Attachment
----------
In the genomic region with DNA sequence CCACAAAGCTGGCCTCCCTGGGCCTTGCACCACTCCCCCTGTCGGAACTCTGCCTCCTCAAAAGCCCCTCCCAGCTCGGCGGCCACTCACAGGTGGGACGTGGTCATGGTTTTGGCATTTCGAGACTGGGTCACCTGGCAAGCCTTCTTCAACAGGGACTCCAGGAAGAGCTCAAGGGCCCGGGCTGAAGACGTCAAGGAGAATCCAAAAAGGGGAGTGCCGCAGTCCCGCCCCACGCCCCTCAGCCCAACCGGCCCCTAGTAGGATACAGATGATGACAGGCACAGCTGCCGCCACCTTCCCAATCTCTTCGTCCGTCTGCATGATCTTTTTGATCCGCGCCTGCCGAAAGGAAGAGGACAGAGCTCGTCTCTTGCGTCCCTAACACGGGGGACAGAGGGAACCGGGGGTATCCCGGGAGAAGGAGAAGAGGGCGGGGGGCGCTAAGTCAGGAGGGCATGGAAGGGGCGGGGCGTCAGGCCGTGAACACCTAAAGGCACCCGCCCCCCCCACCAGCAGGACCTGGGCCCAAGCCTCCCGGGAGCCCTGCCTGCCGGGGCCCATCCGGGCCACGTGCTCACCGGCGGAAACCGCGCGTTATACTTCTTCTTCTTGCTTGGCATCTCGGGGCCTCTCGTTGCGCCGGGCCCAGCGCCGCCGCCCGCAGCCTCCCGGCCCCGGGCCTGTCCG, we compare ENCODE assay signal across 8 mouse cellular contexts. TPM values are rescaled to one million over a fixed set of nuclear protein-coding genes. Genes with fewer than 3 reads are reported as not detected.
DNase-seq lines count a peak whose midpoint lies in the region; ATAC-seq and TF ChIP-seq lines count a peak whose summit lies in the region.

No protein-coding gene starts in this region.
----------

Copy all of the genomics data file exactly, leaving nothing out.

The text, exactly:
In the genomic region with DNA sequence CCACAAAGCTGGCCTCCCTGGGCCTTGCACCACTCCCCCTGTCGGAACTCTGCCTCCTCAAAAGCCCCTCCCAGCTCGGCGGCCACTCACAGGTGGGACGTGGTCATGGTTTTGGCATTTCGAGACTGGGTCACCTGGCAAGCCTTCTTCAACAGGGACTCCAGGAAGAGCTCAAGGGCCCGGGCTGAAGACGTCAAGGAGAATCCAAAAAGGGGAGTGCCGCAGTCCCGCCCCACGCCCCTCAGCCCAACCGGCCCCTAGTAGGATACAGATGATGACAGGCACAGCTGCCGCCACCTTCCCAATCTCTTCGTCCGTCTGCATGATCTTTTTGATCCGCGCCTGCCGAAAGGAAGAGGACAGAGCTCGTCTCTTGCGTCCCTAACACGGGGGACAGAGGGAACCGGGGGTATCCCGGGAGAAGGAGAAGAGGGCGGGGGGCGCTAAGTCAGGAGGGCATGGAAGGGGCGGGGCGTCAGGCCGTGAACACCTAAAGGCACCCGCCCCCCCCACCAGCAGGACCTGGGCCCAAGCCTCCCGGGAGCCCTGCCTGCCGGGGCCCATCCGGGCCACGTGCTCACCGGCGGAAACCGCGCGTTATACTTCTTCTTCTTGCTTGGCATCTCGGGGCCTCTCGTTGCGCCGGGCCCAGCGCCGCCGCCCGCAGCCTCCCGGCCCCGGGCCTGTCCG, we compare ENCODE assay signal across 8 mouse cellular contexts. TPM values are rescaled to one million over a fixed set of nuclear protein-coding genes. Genes with fewer than 3 reads are reported as not detected.
DNase-seq lines count a peak whose midpoint lies in the region; ATAC-seq and TF ChIP-seq lines count a peak whose summit lies in the region.

No protein-coding gene starts in this region.